Smart Homes, Older Adults, and Caregivers: Facilitating social acceptance and negotiating responsibilities [RESOURCE]
Third-party funded project
Project title Smart Homes, Older Adults, and Caregivers: Facilitating social acceptance and negotiating responsibilities [RESOURCE]
Principal Investigator(s) Wangmo, Tenzin
Co-Investigator(s) Roulet Schwab, Delphine
Organisation / Research unit Ethik / Bio- und Medizinethik (Elger)
Project start 01.01.2020
Probable end 31.12.2023
Status Active
Abstract

The Swiss older adult population, aged 65 years or older, stands at 18%, representing 1.5 million older persons in the country. The demographic challenges brought mostly by an ageing population imply that the old-age dependency ratio is a major concern. The increasing number of older adults mean more healthcare demands, greater healthcare costs, and high caregiving burden. Our society today faces a difficult situation where we find it hard to address the needs of the rising number of older persons. One of the proposed solutions to remedy this alarming situation is smart home health technology. These technologies could help decrease costs of maintaining older people and securing their safety both at home and in institutions. However, many social and ethical issues have been raised with the use of such technologies, amongst others, informed consent/autonomy, privacy, data safety, gaps in information and support about use and access to smart home technologies; and fears that such technology may replace the much needed human contact. To the best of our knowledge, little is known on how the Swiss population views the acceptance of smart home health technologies for elder care.

Thus our project, RESOURCE, will critically evaluate the knowledge, willingness, and concerns associated with the use of smart home technologies in the care of older persons, particularly, the ethical and social concerns. The project has three specific objectives and uses mixed-method approach coupled with normative-empirical analysis. Module 1 includes qualitative methods where we will first capture the knowledge, attitudes, and wishes of the direct end-users (the older persons at home or in nursing homes) and their caregivers (both family members and healthcare professionals). Module 2 includes population survey based in the findings of the previous module and available literature to derive generalizable knowledge from the Swiss population. In this module we will gather representative data about the Swiss population’s knowledge, understanding, and acceptance of smart home solutions in the care of older persons. Furthermore, the key ethical and social findings from the above two modules will feed into our normative-empirical analysis (Module 3), where the goal is to refine recommendations evident from the empirical parts and adapts ethical frameworks proposed by other scholars to the realities of Switzerland.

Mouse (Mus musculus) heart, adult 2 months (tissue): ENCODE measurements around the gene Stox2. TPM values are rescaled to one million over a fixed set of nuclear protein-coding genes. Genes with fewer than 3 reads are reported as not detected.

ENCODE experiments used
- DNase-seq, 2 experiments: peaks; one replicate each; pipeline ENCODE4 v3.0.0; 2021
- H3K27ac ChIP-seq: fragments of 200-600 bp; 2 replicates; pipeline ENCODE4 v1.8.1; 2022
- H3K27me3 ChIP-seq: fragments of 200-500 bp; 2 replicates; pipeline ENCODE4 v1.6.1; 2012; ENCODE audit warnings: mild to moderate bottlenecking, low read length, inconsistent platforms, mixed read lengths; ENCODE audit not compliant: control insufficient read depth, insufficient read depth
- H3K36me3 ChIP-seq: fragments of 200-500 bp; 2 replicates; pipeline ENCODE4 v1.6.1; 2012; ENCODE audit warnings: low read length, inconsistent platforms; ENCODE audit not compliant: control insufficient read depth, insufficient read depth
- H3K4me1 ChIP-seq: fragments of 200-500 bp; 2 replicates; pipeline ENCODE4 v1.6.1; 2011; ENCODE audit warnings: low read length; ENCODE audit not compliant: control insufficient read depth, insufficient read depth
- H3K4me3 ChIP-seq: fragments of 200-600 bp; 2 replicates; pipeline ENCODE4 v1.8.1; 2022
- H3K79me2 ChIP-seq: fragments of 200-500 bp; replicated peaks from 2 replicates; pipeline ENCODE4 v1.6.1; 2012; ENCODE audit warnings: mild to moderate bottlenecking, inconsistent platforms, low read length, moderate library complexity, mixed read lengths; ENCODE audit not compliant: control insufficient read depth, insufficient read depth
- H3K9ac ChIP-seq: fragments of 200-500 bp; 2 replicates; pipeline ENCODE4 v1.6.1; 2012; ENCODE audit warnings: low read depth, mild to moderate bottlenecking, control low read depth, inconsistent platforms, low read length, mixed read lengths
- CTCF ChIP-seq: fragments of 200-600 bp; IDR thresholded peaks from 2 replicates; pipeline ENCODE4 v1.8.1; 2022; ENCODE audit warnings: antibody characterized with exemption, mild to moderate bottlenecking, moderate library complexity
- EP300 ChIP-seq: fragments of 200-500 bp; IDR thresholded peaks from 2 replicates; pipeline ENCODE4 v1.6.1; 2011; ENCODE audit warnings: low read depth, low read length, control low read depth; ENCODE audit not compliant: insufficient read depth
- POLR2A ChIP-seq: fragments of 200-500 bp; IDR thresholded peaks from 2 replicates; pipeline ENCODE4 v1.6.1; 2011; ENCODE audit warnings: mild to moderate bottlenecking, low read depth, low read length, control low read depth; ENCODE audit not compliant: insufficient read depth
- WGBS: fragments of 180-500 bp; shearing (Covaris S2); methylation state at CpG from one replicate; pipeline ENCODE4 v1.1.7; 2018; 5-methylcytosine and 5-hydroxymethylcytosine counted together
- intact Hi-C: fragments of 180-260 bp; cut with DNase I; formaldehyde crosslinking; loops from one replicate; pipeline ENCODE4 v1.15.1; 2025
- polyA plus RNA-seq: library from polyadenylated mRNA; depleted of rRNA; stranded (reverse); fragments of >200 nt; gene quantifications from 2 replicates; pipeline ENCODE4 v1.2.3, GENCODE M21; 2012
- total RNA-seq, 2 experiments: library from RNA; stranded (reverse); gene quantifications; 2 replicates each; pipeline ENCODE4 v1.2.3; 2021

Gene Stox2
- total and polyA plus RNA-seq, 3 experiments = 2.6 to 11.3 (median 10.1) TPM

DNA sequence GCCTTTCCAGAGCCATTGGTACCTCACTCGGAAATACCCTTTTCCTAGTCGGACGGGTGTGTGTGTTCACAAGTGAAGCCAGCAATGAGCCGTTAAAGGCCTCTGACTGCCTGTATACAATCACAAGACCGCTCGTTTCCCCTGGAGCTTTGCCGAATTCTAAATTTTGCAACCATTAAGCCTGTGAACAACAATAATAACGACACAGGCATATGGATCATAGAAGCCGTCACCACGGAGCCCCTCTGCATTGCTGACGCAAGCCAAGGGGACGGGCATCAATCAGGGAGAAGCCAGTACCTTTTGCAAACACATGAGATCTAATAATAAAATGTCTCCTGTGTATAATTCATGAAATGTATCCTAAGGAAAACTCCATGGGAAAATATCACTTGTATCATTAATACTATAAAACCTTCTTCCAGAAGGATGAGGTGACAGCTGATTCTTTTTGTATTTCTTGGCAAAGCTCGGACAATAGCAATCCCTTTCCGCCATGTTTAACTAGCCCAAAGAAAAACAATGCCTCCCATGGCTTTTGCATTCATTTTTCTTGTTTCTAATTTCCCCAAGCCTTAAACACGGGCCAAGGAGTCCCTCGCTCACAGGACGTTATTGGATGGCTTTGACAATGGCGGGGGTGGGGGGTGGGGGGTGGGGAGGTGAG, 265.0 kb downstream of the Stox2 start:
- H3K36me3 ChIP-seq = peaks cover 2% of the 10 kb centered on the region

Financed by Swiss National Science Foundation (SNSF)
   

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14/08/2020